Brain Trauma: The Often-Undetectable, Life Threatening Injury
This is the second in a two-part series examining concussions and their prevalence in collegiate athletics. Today's report examines the science behind brain trauma.
In sports, brain injuries are traumatic and often life changing, and repetitive blows to the skull can have devastating long-term effects.
The norm in sports, though, for years was for an athlete to shake it off – returning to the sidelines only until he or she stopped seeing stars and felt ready to get back in the game.
Now, with intensive research being done at every level, neurologists, ophthalmologists and other specialists have shed light on a often silent but deadly problem.
Most recently, the tragic suicide of former NFL superstar linebacker Junior Seau re-opened the discussion of whether there is a link between multiple concussions and mental illness developing over time.
Dr. Julian Balies is a nationally-recognized neurosurgeon at NorthShore University Health System based in Evanston, IL. He has spent more than three decades taking care of the brain and tending to patients with brain injuries that ranged from minor to severe and life threatening.
First thing first, he said: Neurologists and surgeons no longer use the term "mild" in reference to any kind of brain damage.
"A brain injury is a brain injury no matter if you're an older adult of a kid. The brain is going to react in a standard way no matter what age you are," Bailes said.
"The difference is athletes can have repetitive head injuries. Even though they used to be considered mild or inconsequential, athletes in certain sports think, 'I'm all healed, it's OK for me to go back and hit my brain some more," he said.
The repetitive nature and exposure to more injury is a major part of the issue, Bailes said, because there could be concussions suffered that go undetected. Then, blow after blow continues and brain is forced to suffer more damage, unknown until later in the athlete's life.
In 1988, Bailes was named team physician for the Pittsburgh Steelers, where his interest in concussions and the effects of brain trauma ignited. With the Steelers for 10 years, Bailes later moved on to be a consultant to the NFL Players' Association and in 2001, set up the study or retired athletes based at the University of North Carolina Chapel Hill.
For the past three years, Bailes has also served as the medical director of Pop Warner football.
"In the last decade or so, there has been more interest in our knowledge of how (concussions) occur," he said, reiterating brain injuries can be as damaging in children as they are in adults.
"There are differences in the manifestation in the injuries," Bailes said. "Sometimes, in youth or high school football players, they manifest more in the memory or cause difficulty in school. In an NFL player, there may just be a headache because he's been conditioned that as an athlete at that level, he may play through it more."
Patients suffering one concussion and not returning to a sport with a high risk of another head injury usually get over it, where as athletes feel better and think they've healed and head back on the field to hit their heads some more.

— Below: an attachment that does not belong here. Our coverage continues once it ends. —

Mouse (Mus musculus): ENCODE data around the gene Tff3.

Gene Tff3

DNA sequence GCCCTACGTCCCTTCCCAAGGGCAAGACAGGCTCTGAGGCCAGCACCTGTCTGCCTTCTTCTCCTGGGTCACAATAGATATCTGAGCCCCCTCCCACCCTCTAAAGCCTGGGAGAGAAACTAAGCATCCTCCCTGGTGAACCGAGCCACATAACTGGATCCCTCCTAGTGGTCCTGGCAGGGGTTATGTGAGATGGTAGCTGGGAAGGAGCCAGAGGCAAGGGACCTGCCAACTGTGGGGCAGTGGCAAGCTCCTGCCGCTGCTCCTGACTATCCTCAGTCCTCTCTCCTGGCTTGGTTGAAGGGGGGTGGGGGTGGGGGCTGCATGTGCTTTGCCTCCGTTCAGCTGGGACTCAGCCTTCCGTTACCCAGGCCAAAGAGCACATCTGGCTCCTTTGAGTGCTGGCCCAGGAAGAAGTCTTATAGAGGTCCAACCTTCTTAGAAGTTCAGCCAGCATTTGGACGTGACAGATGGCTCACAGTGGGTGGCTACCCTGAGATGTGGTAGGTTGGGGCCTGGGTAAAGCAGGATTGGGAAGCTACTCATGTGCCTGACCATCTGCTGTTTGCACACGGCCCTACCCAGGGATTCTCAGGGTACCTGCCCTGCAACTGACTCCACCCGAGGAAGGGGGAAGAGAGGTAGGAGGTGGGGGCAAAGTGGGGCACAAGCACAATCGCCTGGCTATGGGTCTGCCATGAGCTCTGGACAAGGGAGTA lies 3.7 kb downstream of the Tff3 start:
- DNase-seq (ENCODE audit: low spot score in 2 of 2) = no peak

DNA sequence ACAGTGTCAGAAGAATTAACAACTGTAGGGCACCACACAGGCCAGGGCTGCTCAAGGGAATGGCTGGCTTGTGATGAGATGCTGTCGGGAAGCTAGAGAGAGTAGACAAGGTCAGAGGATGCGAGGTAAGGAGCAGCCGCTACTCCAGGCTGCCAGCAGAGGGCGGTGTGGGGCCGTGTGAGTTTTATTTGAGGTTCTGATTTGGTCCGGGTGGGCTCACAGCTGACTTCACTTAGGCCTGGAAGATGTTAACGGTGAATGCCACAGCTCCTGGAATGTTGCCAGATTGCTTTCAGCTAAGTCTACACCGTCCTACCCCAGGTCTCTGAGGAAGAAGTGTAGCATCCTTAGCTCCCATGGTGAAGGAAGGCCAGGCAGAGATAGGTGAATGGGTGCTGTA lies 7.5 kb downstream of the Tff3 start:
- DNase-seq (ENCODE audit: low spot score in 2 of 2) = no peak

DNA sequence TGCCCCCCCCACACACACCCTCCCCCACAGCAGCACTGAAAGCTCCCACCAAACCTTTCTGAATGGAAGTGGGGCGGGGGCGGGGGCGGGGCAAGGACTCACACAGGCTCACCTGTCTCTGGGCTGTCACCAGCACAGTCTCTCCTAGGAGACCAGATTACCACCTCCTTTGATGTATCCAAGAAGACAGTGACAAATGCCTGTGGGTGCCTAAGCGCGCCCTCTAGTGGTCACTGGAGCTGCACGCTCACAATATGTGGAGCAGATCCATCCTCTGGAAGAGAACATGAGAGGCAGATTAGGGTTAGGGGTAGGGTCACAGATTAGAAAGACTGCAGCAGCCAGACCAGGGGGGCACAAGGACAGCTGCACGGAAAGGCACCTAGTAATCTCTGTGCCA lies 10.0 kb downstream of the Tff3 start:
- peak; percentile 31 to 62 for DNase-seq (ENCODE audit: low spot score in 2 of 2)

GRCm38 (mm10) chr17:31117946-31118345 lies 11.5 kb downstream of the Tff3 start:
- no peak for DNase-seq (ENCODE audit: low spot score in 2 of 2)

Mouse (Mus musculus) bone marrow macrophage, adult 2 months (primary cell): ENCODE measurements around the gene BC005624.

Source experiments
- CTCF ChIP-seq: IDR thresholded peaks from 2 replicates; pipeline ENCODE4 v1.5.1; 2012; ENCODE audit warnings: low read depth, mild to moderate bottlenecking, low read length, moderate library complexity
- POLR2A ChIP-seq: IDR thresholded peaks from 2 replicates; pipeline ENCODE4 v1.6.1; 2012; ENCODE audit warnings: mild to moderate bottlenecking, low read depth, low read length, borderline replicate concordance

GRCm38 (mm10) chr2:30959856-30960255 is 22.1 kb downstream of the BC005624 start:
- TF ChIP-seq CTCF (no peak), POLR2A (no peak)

Bailes said there are certain categories sports fall into: contact sports, such as football, ice hockey, some forms of wrestling, boxing and mixed martial arts where contact to the head is "part of ordinary play."
There are also collision sports, such as basketball, lacrosse and baseball where there is less of a chance of head-to-head contact, but an athlete still runs the risk of colliding with another player.
"Collisions are not unusual at all," Bailes said. "In fact, girls' soccer is one of the leading sports of higher and higher levels of increasing concussion."
One of the biggest problems of concussions, Bailes said, is that they can't be detected on an x-ray test yet.
"With a concussion, you don't have a hemorrhage in your brain. It's supposed to be normal," he said. "There are some new kinds of experimental MRI programming that can pick up certain cases of concussion, but it is not able to diagnose."
It can lead to some confusion, Bailes said, because a cat scan or MRI is supposed to be normal with a concussion, so a patient will just assume, "I'm OK."
In recent years, more attention has been paid to the long-term affects of concussions sustained repeatedly by NFL players. According to the New York Times, on October 28, 2009, at a hearing before House Judiciary Committee, the NFL's approach to science was "compared to that of the tobacco industry."
Research methods changed quickly after that.
Bailes said some of the work done at the Center for Retired Athletes points to the long-term damage repeated blows to the head can cause.
"We published that retired NFL players have a higher incidence of having cognitive problems and higher incidents of dementia and depression," he said.
"There's another very important study that was launched," Bailes said.
Reported by the New York Times, the NFL and University of Michigan looked at 1,000 former NFL players.
"They found that retired players who were not even 50 years old – in their 30s or 40s – had a 19 times higher risk (than a non-NFL player) of already having been diagnosed with dementia or Alzheimer's," he said.
"There is evidence that if you play football quite a few years there is a higher incidence of cognitive problems."
Despite trying to minimize the problem or avoid the subject for years, the NFL is finally embracing the research that has been done.
"There's been a lot of interaction with the NFL. The league has a committee and over the last couple years there has been more discussion about this than ever before."